The clash between Scotland's top two sides has given Robinson plenty of food for thought, but nowhere are the selectorial decisions he will be taking less enviable than at stand-off, where all of the cards in his hand were on display at Murrayfield. Unfortunately, the outcome was as plain for him to see as it was for the rest of the stadium.
On the one hand there was the player who is out of favour with the Scotland management and seemingly on his way out of the country, bound for the bright lights of Cardiff Blues in the summer. Dan Parks was imperious in virtually everything he did, playing with a control, confidence and experience which his coach Sean Lineen later described as breathtaking.
"Dan's contribution was absolutely huge," said his coach Sean Lineen after his protege dominated the game against Edinburgh for the second successive week. "His attitude has been outstanding, and he's playing so well for Glasgow that, while it's up to Andy, you can see there that Dan can control a game and that he has real authority and is starting to really bring players in. He's even beginning to stand flat..."
On the other hand was Phil Godman, the player who is flavour of the moment with his national coach, a player supposedly born to run, to stand flat on the gainline and spark a back division renowned for its enterprising play with ball in hand. A player who endured arguably his least effective game for Edinburgh.
His coach Rob Moffat had little choice but to concede that "Phil wasn't 100 per cent today, but don't worry, he will come back", before adding in mitigation that he has a hip injury and hasn't been able to train all week. Shame on those who thought he looked like he'd hit the Christmas cheer too hard.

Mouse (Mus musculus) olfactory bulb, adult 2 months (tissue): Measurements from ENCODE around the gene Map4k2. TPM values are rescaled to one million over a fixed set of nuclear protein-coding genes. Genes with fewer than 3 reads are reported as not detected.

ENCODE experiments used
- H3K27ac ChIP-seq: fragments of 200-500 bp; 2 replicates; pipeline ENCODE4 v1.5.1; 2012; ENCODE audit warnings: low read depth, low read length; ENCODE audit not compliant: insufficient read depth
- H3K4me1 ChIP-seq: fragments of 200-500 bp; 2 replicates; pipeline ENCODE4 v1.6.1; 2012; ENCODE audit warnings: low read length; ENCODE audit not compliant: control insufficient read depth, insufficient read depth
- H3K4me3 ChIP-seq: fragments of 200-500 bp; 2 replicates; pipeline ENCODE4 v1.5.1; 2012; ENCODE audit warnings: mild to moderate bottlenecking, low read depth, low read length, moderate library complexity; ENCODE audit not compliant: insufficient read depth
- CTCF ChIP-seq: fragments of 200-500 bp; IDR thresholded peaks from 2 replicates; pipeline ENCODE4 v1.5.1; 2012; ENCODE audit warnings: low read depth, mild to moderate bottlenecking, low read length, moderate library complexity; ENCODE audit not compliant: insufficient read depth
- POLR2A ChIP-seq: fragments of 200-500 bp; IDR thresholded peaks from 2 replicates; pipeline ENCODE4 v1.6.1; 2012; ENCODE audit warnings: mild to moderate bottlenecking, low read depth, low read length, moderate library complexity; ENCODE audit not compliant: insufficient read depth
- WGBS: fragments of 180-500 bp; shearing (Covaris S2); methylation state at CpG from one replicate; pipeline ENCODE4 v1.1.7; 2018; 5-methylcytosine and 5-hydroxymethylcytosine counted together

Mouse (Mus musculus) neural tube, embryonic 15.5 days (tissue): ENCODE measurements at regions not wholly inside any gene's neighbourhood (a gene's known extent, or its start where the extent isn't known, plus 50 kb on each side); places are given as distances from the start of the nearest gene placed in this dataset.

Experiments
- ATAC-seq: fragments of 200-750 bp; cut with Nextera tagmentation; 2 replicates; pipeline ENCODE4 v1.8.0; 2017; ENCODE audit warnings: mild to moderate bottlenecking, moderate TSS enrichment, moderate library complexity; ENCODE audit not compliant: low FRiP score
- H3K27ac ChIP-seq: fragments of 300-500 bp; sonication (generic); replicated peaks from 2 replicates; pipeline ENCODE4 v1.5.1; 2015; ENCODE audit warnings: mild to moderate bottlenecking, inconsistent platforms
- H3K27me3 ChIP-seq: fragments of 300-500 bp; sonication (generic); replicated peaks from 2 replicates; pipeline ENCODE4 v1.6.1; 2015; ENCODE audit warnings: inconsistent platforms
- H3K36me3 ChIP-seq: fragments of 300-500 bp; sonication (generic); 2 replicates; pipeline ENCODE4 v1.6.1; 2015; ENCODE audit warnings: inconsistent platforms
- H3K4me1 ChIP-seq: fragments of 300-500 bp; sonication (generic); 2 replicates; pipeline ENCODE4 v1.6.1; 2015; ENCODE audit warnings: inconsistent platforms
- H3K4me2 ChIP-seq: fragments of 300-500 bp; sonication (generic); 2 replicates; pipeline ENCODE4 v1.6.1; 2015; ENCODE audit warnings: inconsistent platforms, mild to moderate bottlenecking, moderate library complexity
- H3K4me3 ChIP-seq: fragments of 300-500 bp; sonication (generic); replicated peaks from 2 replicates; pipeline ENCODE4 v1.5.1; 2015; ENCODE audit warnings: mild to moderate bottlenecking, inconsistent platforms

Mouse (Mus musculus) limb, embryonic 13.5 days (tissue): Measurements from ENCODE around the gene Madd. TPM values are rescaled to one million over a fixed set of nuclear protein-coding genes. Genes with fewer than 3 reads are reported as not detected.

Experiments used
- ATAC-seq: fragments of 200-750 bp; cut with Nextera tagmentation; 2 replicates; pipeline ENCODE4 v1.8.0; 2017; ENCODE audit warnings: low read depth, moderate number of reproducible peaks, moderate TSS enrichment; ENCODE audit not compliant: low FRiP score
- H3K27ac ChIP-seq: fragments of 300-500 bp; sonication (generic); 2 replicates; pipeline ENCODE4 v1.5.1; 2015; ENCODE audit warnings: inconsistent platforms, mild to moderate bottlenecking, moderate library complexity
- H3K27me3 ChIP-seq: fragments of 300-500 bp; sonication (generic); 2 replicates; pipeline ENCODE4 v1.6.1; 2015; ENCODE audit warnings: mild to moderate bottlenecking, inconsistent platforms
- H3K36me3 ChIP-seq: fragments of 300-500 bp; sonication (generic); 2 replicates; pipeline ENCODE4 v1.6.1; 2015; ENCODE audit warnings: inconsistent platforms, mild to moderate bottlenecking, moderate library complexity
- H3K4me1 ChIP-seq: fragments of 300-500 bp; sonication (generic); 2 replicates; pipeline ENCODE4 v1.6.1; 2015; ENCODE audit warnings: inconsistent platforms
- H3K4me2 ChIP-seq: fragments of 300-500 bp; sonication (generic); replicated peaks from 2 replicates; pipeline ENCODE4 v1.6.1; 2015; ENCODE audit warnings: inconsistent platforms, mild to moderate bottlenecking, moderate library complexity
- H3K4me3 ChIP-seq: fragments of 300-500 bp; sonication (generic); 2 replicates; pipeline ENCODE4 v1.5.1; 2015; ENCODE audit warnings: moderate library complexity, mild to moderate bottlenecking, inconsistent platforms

Where the little Aussie was the fulcrum around which an increasingly impressive Glasgow side turned, the Edinburgh No.10 was so unfailingly incapable of doing anything right, that when his coach finally took him off with 25 minutes remaining it was felt like he was putting Godman out of his misery.
It was difficult to square the player who has made so much progress over the past couple of years with the No.10 whose passes went awry, whose kicks were either charged down or missed touch, whose tackling was untypically powder-puff and who was so off the pace that his own side's fans cheered as he wandered forlornly to the sidelines.
The contrast with Parks was particularly cruel as the 1872 Cup has been billed as a national trial. If so, the Glasgow player could scarcely have made a more compelling case for his inclusion in the Six Nations mix. He finally stood on the gainline, finally unleashed Evans and Morrison with some neat, snappy passing, and with his crossfield kick to Stortoni for the second try, and his neat grubber to Van Der Merwe for the first try, he unlocked the Edinburgh defences with some sublime artistry.
His place-kicking remains hit and miss – he missed two conversions and a penalty – but Parks otherwise looks like a player who has had a large weight taken off his shoulders. In fact, make that two weights: he's leaving behind a Scottish public which hasn't taken him to its heart since he first appeared in a Glasgow shirt in 2003, and soon after wore the thistle for the first time; while he has effectively been told that, barring a disaster of epic proportions, he won't be playing for Scotland again.
He might just find that Godman's performance was that disaster. Robinson was given additional data to compute by Paterson's composed 25-minute cameo in the No.10 shirt and Ruaridh Jackson's late appearance.
When it comes to his Six Nations stand-off, he has a lot of food for thought. The 1872 Cup diptych was a pretty picture for Parks. For Godman, eclipsed in successive games, it was more like Edvard Munch's Scream.